Spanish Churros Recipe
Churros is one of the first foods that comes to mind when it comes to Spanish cuisine. It is crispy on the outside and soft on the inside. It is best when it is has less oil and as crispy as possible.
Looking at the ingredients and method of making churros dough, it looks like the dough you know from profiteroles and eclairs. But since there is no egg addition part in the last stage, the consistency of the dough becomes very thick. Therefore, while plastic bags can be used instead of piping bags in many squeezing processes, plastic bags are not suitable for this recipe. You need a sturdy piping bag. It doesn't matter if it's shaped, even if it's flat, you can also use the dough by cutting it into sticks. Because it comes in a formable consistency by hand. Another option is to use a caterpillar cookie cutter if you have one.
The Secret to Low-Oil Frying
I liked the churros, which was less oily and crunchy. Let me tell you how to do it. You will reach this result when you pay attention to the things you need to pay attention to for all kinds of frying. First of all, you need to heat the oil well. I'm not talking about a little overheating. You can also associate it with the other meaning of the word overheating. You have to heat it until the oil in the pan looks like it will burst you at any moment. Churros need to be cooked inside as well as outside. For this, it must remain in the oil for a sufficient time. After the outside is fried, they need to stay in oil a little longer so that the insides are cooked well. But if it stays in the same position for a long time, it will burn. Changing its position frequently, turning it upside down, etc., so that it does not burn. If you do not pay attention to this, it is easy to cook perfectly on the outside and raw inside.
By the way, another reminder about frying. For deep-fried foods like churros, the best way to use less oil and create a deep-frying effect is to use a narrow, deep pan. In this way, it is possible to obtain depth in a small area.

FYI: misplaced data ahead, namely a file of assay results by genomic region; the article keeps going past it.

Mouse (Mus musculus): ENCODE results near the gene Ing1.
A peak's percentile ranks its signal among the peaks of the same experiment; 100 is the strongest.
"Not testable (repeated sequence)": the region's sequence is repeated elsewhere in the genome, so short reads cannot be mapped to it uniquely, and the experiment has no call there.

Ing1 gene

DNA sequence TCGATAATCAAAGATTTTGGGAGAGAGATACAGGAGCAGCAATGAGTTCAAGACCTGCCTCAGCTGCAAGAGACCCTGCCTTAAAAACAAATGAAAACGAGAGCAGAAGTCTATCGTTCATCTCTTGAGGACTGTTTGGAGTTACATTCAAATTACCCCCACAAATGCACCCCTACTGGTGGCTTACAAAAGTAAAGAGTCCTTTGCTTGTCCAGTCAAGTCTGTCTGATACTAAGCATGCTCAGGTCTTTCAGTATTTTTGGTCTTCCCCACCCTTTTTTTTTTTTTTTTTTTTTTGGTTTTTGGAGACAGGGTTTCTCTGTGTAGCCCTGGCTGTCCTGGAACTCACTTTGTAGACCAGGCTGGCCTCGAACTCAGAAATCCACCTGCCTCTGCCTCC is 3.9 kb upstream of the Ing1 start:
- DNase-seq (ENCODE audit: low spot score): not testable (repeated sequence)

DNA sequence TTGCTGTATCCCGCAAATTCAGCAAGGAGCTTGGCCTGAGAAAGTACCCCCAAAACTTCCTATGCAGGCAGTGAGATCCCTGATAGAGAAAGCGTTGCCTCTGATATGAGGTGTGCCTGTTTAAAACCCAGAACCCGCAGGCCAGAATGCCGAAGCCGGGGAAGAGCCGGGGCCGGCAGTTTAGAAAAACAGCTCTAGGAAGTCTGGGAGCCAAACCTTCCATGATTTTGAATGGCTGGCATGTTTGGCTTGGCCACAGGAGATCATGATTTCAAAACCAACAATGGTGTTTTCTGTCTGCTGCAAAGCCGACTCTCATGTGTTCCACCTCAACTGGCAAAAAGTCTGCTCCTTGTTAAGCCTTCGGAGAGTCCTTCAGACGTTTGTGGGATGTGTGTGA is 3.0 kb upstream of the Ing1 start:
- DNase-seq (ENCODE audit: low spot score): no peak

Churros was one of my most requested Spanish recipes. I have to admit, I don't like churros, or rather, I don't like churros made in churrerrias. When I ate churros for the first time, I was incredibly disappointed. I can't help but say over and over again "but this is salty, but this is salty, but this is salty". If you haven't had it before, I'm sure you'll be surprised too. Churros are uncomfortably salty even when eaten alone. It is also dipped in sweet chocolate and eaten. After trying it a few times, I thought it would be edible if I made it sweet instead of salty, so I put it on my to-do list.
I created my recipe with this same logic. But if you have eaten it in Spain before and liked it that way and you want to make it that way, you can remove the sugar from the dough and use 1 teaspoon of salt. If you trust my taste, follow the recipe exactly.
By the way, none of the Spanish recipes on the internet contain high salt content, most of them say a pinch of salt. This made me think that churros is the same as the home version and restaurant version of some recipes are different in our country.
There are differences in the presentation of churros as well as in making. In some businesses, it is fried and served plain and hot with hot chocolate, in some places it is covered with sugar or cinnamon sugar and served without chocolate, and in some places it is covered with sugar and served with hot chocolate. This matter is up to you. You can try and find the best fit for you.
Not without mentioning churros and hot chocolate. Hot chocolate is a beverage/dessert frequently consumed by Spaniards. For example, they can even be consumed as breakfast. In fact, churro can be like a treat served with hot chocolate in some places. In this way, it can be prepared at home with real chocolate, or there are powder mixes that you can mix with water or milk in Spain. By the way, sometimes they add black pepper and cinnamon to it. If you think you will like it, you can try it.
- 1 cup flour,
- 1.5 cups water,
- 1 teaspoon sugar,
- 1/2 teaspoon of salt,
- Oil to fry,
- Extra sugar to cover.
For hot chocolate;
- 2.5 cups of milk,
- 1 tbsp cornstarch,
- 200 g dark chocolate.
- For Churros, take water, sugar and salt into a sauce pan,
- Bring to a boil,
- Add the flour and mix until no lumps,
- Cook for a few minutes and remove from heat,
- Wait ten mins. to cool a little bit,
- Meanwhile for hot chocolate melt starch in milk,
- Add the chocolate in small pieces and place on the stove,
- Cook over low heat, constantly stirring, until chocolate melts,
- Place the churro dough into a piping bag with a star tip and pipe 5-10 cm churros on a wax paper,
- Heat oil in a narrow and deep pot,
- Drop the churros slowly into the oil and fry them evenly,
- Remove the hot churros into a plate covered with paper towel,
- Optionally cover with sugar,
- Serve with hot chocolate.